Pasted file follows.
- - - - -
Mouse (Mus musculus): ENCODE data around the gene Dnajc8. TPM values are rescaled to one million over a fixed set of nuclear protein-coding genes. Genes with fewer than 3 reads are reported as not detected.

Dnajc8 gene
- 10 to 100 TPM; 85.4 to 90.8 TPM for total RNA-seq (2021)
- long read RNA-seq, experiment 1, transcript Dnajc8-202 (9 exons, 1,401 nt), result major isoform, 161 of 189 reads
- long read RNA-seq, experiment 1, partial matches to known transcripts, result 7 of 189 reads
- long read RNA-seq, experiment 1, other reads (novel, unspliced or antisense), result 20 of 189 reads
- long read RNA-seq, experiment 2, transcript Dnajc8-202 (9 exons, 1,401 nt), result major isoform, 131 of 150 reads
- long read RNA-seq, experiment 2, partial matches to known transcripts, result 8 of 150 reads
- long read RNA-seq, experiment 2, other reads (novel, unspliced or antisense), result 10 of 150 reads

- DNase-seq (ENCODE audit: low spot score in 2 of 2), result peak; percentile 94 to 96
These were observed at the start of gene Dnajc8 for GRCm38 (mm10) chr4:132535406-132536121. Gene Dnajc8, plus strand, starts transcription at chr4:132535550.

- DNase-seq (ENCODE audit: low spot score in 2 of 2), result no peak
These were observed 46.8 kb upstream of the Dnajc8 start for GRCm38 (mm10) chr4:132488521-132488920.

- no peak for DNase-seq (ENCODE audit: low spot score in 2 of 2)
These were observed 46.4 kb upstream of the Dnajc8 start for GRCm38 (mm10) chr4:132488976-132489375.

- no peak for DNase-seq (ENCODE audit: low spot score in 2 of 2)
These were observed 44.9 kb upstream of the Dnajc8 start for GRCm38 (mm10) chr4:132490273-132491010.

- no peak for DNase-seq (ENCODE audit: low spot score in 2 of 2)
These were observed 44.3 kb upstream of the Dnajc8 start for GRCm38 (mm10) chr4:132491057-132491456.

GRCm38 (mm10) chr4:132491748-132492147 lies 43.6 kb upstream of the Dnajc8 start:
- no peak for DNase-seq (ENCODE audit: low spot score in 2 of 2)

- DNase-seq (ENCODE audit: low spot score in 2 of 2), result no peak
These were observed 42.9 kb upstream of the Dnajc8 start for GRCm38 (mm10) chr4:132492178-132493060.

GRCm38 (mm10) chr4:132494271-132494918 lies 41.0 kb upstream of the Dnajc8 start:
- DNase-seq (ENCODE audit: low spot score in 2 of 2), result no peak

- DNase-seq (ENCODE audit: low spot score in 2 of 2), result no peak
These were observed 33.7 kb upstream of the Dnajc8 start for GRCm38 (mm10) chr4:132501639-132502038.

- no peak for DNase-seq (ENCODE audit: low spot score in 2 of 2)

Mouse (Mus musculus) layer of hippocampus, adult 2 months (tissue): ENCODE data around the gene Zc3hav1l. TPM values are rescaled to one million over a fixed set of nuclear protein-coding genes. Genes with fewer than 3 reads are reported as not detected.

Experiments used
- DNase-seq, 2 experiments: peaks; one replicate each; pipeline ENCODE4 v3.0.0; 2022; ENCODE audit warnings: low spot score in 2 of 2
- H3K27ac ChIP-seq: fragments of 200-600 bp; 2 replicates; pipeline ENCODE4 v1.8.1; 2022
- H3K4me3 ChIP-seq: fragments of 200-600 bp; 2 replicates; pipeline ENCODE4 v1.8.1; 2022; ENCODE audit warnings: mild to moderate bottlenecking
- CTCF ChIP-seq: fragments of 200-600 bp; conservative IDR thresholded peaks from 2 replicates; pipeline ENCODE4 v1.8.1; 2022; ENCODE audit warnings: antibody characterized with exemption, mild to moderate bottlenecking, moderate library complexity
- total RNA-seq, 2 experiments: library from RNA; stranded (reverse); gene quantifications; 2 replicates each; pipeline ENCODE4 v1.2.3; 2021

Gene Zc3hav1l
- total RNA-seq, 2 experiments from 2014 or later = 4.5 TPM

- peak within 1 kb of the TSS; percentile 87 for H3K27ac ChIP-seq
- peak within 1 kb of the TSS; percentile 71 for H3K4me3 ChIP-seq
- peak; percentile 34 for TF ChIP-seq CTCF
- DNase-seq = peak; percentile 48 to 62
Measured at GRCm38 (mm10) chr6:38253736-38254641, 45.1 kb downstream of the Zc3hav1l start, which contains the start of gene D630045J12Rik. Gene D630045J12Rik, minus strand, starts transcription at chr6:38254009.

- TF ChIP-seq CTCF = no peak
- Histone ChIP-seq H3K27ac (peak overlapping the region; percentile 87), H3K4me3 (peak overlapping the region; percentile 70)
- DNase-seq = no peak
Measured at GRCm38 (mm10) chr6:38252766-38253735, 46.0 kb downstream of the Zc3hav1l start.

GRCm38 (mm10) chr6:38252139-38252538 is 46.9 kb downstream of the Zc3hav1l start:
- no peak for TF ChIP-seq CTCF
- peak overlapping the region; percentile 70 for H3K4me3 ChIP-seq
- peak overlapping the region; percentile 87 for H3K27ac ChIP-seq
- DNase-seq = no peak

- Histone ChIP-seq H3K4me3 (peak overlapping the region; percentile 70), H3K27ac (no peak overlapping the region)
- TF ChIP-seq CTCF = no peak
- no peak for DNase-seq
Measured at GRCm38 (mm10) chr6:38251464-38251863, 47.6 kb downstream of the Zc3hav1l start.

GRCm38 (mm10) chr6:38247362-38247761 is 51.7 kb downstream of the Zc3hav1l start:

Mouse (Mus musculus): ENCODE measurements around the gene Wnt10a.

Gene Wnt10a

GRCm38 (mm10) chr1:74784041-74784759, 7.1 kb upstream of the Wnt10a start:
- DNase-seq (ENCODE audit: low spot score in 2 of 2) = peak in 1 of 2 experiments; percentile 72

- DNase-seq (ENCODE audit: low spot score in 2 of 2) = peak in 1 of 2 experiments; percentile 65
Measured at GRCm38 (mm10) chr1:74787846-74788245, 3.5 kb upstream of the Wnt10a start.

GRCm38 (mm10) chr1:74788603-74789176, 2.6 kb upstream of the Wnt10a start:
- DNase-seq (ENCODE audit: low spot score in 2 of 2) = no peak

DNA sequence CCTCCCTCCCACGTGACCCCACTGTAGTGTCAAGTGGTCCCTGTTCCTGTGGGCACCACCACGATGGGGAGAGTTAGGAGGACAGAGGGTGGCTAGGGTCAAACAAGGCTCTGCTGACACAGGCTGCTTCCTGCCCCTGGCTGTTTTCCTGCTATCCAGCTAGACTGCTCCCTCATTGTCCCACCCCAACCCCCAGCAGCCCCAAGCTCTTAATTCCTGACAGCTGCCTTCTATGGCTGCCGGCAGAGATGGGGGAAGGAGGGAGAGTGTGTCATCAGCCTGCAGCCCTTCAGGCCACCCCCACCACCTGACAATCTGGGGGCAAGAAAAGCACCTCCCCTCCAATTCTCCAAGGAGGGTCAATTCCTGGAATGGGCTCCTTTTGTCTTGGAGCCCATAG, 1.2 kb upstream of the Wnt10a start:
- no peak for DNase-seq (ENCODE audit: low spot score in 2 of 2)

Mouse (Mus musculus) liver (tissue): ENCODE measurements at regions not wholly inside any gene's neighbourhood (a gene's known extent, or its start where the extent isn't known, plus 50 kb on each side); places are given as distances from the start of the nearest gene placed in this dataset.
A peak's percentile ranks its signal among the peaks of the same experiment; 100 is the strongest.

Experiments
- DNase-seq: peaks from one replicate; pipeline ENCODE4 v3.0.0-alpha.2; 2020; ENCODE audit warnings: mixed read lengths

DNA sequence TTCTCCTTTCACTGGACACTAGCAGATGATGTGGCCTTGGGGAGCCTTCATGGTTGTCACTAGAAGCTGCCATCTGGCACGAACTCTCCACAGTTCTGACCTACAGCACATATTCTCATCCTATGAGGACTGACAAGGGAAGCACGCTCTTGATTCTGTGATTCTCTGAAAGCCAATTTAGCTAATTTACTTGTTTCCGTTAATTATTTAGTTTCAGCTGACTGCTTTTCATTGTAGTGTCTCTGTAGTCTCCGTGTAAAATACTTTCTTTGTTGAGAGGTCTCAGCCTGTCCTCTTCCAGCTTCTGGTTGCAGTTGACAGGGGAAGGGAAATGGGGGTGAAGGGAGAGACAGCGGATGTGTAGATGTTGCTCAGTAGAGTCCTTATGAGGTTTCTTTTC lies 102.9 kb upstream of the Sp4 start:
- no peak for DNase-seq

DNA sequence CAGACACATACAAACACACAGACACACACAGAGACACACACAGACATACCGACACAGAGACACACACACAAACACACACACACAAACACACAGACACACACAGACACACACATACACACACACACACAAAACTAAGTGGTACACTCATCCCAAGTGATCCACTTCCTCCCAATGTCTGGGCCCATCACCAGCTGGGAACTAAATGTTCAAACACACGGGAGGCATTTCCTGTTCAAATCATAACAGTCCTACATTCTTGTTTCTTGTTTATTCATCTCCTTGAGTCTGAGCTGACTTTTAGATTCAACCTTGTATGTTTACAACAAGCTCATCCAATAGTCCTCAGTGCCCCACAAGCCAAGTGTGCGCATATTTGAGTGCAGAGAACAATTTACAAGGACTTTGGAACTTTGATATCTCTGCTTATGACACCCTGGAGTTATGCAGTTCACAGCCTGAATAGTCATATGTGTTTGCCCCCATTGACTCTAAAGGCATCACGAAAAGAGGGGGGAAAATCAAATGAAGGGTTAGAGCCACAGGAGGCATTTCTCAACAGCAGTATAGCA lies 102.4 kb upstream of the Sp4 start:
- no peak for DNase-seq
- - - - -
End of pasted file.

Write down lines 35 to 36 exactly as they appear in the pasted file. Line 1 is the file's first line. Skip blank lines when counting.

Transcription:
- total RNA-seq, 2 experiments: library from RNA; stranded (reverse); gene quantifications; 2 replicates each; pipeline ENCODE4 v1.2.3; 2021

Gene Zc3hav1l